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Helpline launched for loved ones of missing Indigenous people in New Brunswick

Author: UNB Newsroom

Posted on Apr 2, 2019

Category: UNB Fredericton , myUNB , UNB Saint John

A new helpline will assist families and friends of missing Indigenous people in New Brunswick navigate police, media and justice systems in an effort to find their loved ones and bring them home safely.

The helpline is the latest resource developed in a collaboration between UNB law professor Dr. Jula Hughes, the New Brunswick Aboriginal Peoples Council and Gignoo Transition House. The project, “Looking out for each other: Assisting Aboriginal families and communities when an Aboriginal woman goes missing,” is seeking ways to prevent victimization and improve outcomes for missing Indigenous people including women, girls and sexual and gender minorities in Eastern Canada.

“The helpline will be an important way for us to take back control over our lives and bring home our missing friends and family members,” says Amanda LeBlanc, interim president and Chief of the New Brunswick Aboriginal Peoples Council.

A key concern was to create a helpline that would be sustainable and accessible 24/7. Gignoo Transition House, New Brunswick’s only Aboriginal transition house, offered their services.

“We bring 25 years of experience in providing supports to Indigenous women to the project. Indigenous women have always been leaders in our communities, and this project is a good example,” says Barb Martin, president of Gignoo Transition House.

“Every day people go missing, and every day families need supports to help them figure out what to do and to navigate services. Our Aboriginal partner organizations are best situated to provide these supports,” says Dr. Hughes.

In Canada, Indigenous women are 12 times more likely to be missing or murdered than any other women. According to the Status of Women Canada, Indigenous women and girls in Canada are disproportionately affected by all forms of violence.

The New Brunswick Aboriginal Peoples Council approached Dr. Hughes in 2015 for help on the project. The initiative combines university-based research, Indigenous self-governance organizations, social justice efforts, and justice system reform.

“There’s been quite a bit of research done over time about Aboriginal people, but not a lot of research is done by, with and for Aboriginal people,” says Dr. Hughes. “A lot of research seemed to approach it from the perspective of ‘there’s something wrong with you.’ Indigenous people and organizations are rightfully pushing back against that. Aboriginal organizations have questions about better policing procedures, addressing racism in public services, and how to achieve more appropriate media reporting, and this research is taking inspiration from these questions.”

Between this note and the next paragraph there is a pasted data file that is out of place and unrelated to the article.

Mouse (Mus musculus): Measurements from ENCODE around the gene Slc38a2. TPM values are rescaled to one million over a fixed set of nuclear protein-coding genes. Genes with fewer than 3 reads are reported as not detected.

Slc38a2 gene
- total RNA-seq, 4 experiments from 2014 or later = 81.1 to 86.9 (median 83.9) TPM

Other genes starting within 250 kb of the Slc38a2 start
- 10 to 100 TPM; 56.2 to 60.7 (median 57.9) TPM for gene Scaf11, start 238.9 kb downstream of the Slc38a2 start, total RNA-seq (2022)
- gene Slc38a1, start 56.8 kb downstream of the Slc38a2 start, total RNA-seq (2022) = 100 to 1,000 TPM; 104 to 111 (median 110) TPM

Dr. Hughes coordinates the research component of the project, pairing researchers who can produce the required resources with Aboriginal organizations seeking to provide services to families and friends of missing persons. Project resources include things like helplines, cultural competency training for professionals and informational pamphlets for community members on issues like interacting with police and lawyers.

“Making sure people get accurate and up-to-date legal and social service information is important, as is bridging the trust gap between mainstream service providers and Indigenous people,” says Dr. Hughes. “Talking to a lawyer doesn’t mean you’ve gotten yourself in trouble, and a culturally competent lawyer will be able to offer information and assistance.”

The team has consulted with community partners to identify existing resources within urban Indigenous organizations and what future tools could address their needs. One of the resources identified was the need for a helpline for families and friends to advise on issues like interactions with police and media, and the use of social media.

The inputs that shape the project resources come from sharing circles, where Aboriginal people and organizations, on- and off-reserve, shed light on experiences they’ve had with missing persons cases, policing and media in Eastern Canadian jurisdictions. Community members direct the research by sharing their stories and lending their expertise to the research teams. Through the circles, Dr. Hughes and her team find out what resources and actions are needed.

UNB is partnered with universities and organizations across Eastern Canada, including a group of researchers at Memorial University developing cultural competency training for professionals interacting with Indigenous people, and a team from Université du Québec à Montréal working to create support resources for the families of sex work-related and human trafficking-related missing persons in Montreal.

“Building and sustaining relationships where Indigenous people can access supports and be confident that they’ll get services from somebody who is knowledgeable about Indigenous communities and where they won’t be facing racist responses is important,” says Dr. Hughes.

The number for the helpline is 1-833-MMI-FIND, which stands for Missing and Murdered Indigenous Families in Need of Direction. This 24/7 helpline is the first of its kind in the Maritimes and is now live.

Media contact: Kelsey Pye